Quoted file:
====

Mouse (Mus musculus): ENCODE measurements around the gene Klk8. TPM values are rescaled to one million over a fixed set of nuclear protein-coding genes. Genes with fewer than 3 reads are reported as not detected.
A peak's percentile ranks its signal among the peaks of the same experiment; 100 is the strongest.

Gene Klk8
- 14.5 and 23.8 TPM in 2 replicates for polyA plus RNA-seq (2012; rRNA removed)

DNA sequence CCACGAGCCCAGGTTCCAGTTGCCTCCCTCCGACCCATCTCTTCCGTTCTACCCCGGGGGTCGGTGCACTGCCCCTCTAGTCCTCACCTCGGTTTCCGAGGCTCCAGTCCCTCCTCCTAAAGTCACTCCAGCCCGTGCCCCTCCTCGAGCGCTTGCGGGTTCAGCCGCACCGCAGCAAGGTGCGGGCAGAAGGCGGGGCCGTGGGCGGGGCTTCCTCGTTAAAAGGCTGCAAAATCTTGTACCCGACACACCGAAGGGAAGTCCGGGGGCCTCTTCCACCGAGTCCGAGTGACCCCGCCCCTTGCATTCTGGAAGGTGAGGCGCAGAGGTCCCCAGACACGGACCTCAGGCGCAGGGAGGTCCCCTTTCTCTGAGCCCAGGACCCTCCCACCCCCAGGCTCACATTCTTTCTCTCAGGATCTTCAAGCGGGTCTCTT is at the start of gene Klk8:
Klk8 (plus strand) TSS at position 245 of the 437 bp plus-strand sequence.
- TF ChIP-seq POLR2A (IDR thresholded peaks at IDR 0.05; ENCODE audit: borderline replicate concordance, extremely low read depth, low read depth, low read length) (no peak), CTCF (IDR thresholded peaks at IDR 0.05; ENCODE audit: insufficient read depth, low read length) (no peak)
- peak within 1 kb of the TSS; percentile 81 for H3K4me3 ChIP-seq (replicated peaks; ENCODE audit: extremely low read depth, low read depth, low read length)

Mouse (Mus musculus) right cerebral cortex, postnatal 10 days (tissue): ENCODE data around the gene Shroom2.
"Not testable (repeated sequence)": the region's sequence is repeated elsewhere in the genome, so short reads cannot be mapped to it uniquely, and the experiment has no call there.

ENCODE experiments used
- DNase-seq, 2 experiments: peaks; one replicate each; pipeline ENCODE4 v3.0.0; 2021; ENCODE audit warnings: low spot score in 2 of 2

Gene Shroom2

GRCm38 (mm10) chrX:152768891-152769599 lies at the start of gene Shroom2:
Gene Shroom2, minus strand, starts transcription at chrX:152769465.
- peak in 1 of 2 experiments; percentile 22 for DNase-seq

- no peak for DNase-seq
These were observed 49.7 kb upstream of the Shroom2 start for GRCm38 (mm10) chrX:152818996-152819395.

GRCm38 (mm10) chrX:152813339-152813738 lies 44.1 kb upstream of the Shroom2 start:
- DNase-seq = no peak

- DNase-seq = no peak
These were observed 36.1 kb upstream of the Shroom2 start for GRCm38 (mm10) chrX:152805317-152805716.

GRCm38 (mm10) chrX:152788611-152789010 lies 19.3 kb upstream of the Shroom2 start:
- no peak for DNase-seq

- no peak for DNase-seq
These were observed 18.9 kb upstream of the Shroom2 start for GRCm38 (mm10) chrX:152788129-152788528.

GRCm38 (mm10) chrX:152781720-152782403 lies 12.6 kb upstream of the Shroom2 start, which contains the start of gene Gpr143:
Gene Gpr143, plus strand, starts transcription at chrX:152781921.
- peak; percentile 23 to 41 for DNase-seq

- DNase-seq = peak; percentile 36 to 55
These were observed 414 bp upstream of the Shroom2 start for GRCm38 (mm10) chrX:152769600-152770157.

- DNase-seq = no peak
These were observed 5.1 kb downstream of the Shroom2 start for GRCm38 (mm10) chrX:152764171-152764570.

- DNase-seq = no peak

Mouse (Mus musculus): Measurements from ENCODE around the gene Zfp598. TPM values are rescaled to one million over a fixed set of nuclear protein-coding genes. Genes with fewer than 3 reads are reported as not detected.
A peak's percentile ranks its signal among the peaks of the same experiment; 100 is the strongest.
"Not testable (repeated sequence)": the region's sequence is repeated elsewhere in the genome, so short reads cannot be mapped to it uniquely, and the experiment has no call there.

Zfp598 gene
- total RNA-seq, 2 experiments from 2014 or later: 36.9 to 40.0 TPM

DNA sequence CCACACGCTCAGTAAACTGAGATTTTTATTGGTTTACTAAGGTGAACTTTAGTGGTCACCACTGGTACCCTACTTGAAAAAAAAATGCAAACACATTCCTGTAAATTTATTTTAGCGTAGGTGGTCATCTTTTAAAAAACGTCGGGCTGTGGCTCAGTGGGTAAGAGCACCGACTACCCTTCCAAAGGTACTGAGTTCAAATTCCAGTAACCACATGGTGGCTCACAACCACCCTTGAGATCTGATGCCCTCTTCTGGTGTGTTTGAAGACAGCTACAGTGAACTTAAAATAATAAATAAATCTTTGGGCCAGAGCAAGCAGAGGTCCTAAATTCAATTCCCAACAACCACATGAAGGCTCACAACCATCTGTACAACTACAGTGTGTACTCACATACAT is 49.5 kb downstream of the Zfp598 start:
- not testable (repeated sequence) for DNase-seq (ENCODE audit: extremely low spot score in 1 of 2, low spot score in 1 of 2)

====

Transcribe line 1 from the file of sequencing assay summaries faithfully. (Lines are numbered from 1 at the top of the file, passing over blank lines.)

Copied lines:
Mouse (Mus musculus): ENCODE measurements around the gene Klk8. TPM values are rescaled to one million over a fixed set of nuclear protein-coding genes. Genes with fewer than 3 reads are reported as not detected.